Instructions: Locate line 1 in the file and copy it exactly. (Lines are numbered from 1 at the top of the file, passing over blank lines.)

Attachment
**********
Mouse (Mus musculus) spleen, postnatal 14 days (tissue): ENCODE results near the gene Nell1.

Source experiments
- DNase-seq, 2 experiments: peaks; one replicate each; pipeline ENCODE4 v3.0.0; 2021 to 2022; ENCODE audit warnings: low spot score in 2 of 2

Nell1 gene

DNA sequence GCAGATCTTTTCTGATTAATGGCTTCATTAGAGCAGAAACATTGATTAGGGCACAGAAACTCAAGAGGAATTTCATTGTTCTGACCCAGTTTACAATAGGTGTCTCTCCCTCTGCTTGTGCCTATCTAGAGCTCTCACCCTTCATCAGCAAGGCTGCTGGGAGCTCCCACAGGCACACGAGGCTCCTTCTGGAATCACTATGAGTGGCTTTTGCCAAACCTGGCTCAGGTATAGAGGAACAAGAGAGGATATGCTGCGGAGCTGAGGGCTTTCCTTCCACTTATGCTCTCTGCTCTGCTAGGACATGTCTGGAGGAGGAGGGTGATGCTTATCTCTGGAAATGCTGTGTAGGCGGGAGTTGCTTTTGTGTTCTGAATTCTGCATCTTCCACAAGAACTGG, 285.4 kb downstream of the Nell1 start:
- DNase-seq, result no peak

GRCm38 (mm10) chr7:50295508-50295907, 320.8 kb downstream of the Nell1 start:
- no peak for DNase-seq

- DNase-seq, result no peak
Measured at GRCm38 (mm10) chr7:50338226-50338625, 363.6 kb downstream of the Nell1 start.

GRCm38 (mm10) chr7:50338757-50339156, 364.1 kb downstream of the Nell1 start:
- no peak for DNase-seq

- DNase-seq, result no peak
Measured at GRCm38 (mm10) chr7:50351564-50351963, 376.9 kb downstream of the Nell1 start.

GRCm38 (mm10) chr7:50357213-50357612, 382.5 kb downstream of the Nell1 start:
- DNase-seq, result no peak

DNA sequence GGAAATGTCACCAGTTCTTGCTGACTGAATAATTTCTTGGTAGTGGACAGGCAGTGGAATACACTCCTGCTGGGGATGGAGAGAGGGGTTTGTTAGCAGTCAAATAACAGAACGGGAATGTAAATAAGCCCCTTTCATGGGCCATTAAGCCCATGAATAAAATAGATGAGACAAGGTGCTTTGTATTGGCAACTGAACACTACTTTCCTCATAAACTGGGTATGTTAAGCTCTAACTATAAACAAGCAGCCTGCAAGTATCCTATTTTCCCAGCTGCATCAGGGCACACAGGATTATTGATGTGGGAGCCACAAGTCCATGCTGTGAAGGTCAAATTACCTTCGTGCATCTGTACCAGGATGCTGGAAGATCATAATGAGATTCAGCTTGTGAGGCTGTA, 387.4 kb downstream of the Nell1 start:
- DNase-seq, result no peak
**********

Mouse (Mus musculus) spleen, postnatal 14 days (tissue): ENCODE results near the gene Nell1.